Nigeria-born Bennet Omalu is perhaps an unlikely hero, a medical doctor board-certified in four areas of pathology, “anatomic, clinical, forensic, and neuropathology,” and a well-rounded specialist in death. When his boss, celebrity examiner Cyril Wecht (“in the autopsy business, Wecht was a rock star”), got into trouble for various specimens of publicity-hound overreach, Omalu was there to offer patient, stoical support. The student did not surpass the teacher in flashiness, but Omalu was a rock star all his own in studying the brain to determine a cause of death. Laskas’ (Creative Writing/Univ. of Pittsburgh; Hidden America, 2012, etc.) main topic is the horrific injuries wrought to the brains and bodies of football players on the field. Omalu’s study of the unfortunate brain of Pittsburgh Steeler Mike Webster, who died in 2002 at 50 of a supposed heart attack, brought new attention to the trauma of concussion. Laskas trades in sportwriter-ese, all staccato delivery full of tough guyisms and sports clichés: “He had played for fifteen seasons, a warrior’s warrior; he played in more games—two hundred twenty—than any other player in Steelers history. Undersized, tough, a big, burly white guy—a Pittsburgh kind of guy—the heart of the best team in history.” A little of that goes a long way, but Laskas, a Pittsburgher who first wrote of Omalu and his studies in a story in GQ, does sturdy work in keeping up with a grim story that the NFL most definitely did not want to see aired—not in Omalu’s professional publications in medical journals, nor, reportedly, on the big screen in the Will Smith vehicle based on this book.

Effectively sobering. Suffice it to say that Pop Warner parents will want to armor their kids from head to toe upon reading it.

Pub Date: Nov. 24, 2015

ISBN: 978-0-8129-8757-7

Page Count: 288

Publisher: Random House

Review Posted Online: Sept. 15, 2015

Kirkus Reviews Issue: Oct. 1, 2015

Did you like this book?

No Comments Yet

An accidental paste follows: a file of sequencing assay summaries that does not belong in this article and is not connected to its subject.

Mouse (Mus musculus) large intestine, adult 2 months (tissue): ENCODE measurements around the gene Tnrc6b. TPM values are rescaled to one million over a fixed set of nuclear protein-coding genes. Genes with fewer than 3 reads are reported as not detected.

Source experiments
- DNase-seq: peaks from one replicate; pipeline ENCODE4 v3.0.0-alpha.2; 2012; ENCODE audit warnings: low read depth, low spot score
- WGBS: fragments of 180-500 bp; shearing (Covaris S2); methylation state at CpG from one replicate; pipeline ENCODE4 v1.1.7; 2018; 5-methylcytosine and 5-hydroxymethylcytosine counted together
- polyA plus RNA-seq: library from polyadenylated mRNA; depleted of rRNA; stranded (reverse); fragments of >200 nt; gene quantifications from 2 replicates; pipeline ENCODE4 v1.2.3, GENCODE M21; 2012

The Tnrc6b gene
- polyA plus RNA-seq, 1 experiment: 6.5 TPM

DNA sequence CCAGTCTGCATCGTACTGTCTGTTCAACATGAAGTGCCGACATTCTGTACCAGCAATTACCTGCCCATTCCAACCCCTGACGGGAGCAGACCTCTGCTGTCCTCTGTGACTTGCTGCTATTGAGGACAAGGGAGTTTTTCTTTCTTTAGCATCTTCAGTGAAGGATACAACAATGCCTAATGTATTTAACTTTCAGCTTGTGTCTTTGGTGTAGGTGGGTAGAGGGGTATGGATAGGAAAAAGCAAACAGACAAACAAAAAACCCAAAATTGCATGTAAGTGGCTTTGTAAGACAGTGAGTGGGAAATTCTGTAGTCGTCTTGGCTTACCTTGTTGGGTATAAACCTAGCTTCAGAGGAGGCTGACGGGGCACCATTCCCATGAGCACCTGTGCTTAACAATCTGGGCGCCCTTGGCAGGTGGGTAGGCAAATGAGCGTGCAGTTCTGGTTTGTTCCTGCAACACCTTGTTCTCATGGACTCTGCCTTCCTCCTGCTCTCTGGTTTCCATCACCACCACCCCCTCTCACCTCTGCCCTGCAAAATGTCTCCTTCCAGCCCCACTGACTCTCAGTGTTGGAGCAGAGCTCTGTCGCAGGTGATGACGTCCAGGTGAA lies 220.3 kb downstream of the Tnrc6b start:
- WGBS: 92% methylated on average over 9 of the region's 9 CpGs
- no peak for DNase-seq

A broad and deep look at Japan’s medieval referents, and a capable illustration of a martial art form steeped in rich...

PERSIMMON WIND

A MARTIAL ARTIST'S JOURNEY IN JAPAN

A reflective and entertaining journey through Japan, as the author seeks to reconnect with his martial arts sensei.

Lowry is a student of koryu (not to be confused with kendo), a style of Japanese classical swordsmanship. Koryu is a medieval art, like Noh and the tea ceremony, a style of combat born on the battlefield–but more importantly, it’s a way to address the world (though an esoteric one: Lowry may well be the only American practicing the art in the United States). Indeed, present-day practitioners refrain from exercising its fatal possibilities. Lowry’s sensei left the U.S. to return to Japan, urging Lowry to follow. Though his life headed in a different direction, he never forgot his training–when the time was ripe, he journeyed to Japan to join his sensei. The narrative revolves around this pivotal decision, and it provides a warm center from which the author expounds on such topics as the glories of a Japanese bath; the evolution of the Samurai caste; the peculiarities of Japanese landscape architecture; the elements of proper sandal-tying; the custom of the premarital shenanigans called yobai; and the teachings of mikkyo Buddhism. He also includes the vital story of the sword–what it reveals about Japanese life and technology, social structure and aesthetic values, etiquette, apprenticeship and the process of education. Lowry’s seriousness lends an earnest cast to the proceedings, but he’s not without a sense of humor–commenting upon his accomplished slurping of noodles, a friend’s wife notes, “He really sucks!”

A broad and deep look at Japan’s medieval referents, and a capable illustration of a martial art form steeped in rich tradition.

Pub Date: Sept. 7, 2005

ISBN: 1-890536-10-5

Page Count: -

Publisher: N/A

Review Posted Online: May 23, 2010

Did you like this book?

No Comments Yet
more